Sponsored by
Chemical Computing Group
10:45 A Computational Approach for Performing Medicinal Chemistry Transformations within a 3D Active Site

Chris Williams, Ph.D., Principal Scientist, Chemical Computing Group

In this work, MedChem Transformations, a modeling application for performing medicinal chemistry transformations in the context of the 3D receptor and ranking the resulting molecules is presented. The methodology is outlined and a test study using a PDE5A-Sildenafil complex is performed. The results demonstrate that including pocket atoms and preserving key interactions help generate promising candidates that are relevant to the PDE5A receptor as well as a known PDE5A ligand (Vardenafil) from the original Sildenafil molecule. 

Sponsored by
Selcia 

11:15 Screening using Capillary Electrophoresis (CE): An Additional Tool in the Fragment Screening Toolbox

Carol Austin, Ph.D., Biology Group Leader, Discovery, Selcia Ltd.

Selcia have successfully developed a CE-based method to detect weak fragment binding interactions with soluble protein targets. Assays for several different targets, including Hsp90, have been successfully developed. Case studies will be presented.

11:30 Identification of High-Quality Fragment Leads using SPR Biosensor-Based Screening

Per Kallblad, Ph.D., CEO, Beactica AB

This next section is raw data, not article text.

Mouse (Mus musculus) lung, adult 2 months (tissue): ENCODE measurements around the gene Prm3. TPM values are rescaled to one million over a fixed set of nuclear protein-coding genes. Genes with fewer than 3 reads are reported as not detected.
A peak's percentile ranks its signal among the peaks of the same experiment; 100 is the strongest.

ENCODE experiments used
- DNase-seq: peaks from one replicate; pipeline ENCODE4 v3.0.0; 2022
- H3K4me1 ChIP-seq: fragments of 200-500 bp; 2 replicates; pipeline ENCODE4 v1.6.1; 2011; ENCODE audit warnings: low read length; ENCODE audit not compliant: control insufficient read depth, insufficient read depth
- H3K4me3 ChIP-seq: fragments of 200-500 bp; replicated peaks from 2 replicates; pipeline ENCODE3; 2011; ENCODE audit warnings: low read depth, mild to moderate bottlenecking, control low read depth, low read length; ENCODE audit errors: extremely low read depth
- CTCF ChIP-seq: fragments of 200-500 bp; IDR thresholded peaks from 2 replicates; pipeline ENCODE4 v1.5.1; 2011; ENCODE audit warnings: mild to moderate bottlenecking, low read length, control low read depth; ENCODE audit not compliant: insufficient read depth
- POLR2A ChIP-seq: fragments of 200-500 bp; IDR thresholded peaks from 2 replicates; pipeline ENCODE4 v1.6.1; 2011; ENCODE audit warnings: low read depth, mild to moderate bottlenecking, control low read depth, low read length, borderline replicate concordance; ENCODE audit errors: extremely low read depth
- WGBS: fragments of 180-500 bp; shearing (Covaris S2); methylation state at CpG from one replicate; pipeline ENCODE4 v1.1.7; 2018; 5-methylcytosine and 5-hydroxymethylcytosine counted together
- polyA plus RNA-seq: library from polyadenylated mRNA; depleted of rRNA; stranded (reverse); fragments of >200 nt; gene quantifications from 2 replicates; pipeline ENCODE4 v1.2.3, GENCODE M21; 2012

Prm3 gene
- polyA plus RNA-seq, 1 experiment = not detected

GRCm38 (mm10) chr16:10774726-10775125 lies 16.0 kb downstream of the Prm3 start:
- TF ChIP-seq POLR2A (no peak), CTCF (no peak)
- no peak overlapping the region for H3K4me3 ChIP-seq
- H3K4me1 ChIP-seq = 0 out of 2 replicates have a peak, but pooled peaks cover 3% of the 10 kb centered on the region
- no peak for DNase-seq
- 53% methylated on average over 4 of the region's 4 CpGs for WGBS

High-quality starting points are key to success for any fragment-based medicinal chemistry program. Case studies will be presented to exemplify how experimental design on SPR biosensors can enable the identification and optimization of fragments with desired characteristics and a defined mode of action – also for challenging targets.

12:00 pm Luncheon Presentation(Sponsorship Opportunity Available) or Lunch on Your Own

1:25 Chairperson’s Remarks 

Screening and Lead Optimization

1:30 Incorporating Medchem Expertise into Compound Library Design for Fragment-based Drug Discovery

Roman Kombarov, Ph.D., Project Manager, ASINEX

2:00 Applications of Mass Spectrometry in Fragment Library Screening

Denis Zeyer, Ph.D., CEO, Novalix

Non-covalent mass spectrometry is a biophysical method that allows detection and characterization of intact protein-compound complexes through accurate mass measurements. Combining high sensitivity and automation, this unique tool is an alternative and/or a complementary screening method compare to NMR or SPR. We will present case studies involving mass spectrometry in the fragment-based drug discovery process and compare results obtain with NMR or SPR screening methods.

    Sponsored by
Schrodinger
2:30 Recent Advances in Structure-Based Fragment Docking and Virtual Screening

Woody Sherman, Ph.D., Vice President of Applications Science, Schrodinger